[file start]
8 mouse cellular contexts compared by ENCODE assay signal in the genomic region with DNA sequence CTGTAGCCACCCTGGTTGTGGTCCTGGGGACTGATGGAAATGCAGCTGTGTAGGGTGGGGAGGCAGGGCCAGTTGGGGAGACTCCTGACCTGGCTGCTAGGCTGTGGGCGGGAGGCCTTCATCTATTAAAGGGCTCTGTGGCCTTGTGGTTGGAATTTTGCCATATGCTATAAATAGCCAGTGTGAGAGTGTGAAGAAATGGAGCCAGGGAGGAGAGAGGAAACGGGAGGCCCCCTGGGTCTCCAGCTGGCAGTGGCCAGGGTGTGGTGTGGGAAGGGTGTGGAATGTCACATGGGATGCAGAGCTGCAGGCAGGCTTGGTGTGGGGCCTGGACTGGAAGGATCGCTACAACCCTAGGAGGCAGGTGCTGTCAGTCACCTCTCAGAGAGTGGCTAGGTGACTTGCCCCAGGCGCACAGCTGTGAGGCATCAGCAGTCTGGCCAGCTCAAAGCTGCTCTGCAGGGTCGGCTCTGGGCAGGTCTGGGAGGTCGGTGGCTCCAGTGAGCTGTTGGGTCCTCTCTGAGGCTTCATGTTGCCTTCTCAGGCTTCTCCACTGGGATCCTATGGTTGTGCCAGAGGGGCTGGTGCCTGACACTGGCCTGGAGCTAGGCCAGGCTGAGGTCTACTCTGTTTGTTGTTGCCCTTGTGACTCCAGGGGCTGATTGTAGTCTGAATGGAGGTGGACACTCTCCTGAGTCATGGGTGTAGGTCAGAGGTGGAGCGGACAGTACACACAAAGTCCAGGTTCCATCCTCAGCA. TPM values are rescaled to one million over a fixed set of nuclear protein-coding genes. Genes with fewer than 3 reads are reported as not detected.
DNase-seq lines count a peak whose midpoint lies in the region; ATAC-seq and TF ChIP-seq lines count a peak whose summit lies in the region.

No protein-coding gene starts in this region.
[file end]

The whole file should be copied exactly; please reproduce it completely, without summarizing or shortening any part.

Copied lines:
8 mouse cellular contexts compared by ENCODE assay signal in the genomic region with DNA sequence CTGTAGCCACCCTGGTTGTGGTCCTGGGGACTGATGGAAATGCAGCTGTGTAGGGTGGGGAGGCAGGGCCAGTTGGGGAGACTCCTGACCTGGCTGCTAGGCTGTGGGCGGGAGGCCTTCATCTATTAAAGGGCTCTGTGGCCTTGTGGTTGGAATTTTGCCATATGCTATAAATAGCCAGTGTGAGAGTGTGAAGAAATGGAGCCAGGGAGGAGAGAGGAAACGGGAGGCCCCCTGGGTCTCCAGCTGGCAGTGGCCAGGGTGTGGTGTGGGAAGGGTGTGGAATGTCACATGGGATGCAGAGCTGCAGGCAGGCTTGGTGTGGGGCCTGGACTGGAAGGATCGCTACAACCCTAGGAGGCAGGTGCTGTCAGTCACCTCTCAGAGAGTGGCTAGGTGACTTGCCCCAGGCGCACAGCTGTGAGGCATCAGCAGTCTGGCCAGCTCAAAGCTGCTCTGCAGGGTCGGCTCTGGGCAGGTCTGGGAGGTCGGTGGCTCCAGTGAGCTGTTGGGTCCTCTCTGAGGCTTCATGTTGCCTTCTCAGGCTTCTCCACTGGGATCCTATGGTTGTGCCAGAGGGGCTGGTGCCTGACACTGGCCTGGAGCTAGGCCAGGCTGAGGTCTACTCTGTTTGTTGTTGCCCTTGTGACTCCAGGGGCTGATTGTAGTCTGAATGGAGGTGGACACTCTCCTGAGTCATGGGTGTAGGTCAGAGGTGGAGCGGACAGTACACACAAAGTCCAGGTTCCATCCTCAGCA. TPM values are rescaled to one million over a fixed set of nuclear protein-coding genes. Genes with fewer than 3 reads are reported as not detected.
DNase-seq lines count a peak whose midpoint lies in the region; ATAC-seq and TF ChIP-seq lines count a peak whose summit lies in the region.

No protein-coding gene starts in this region.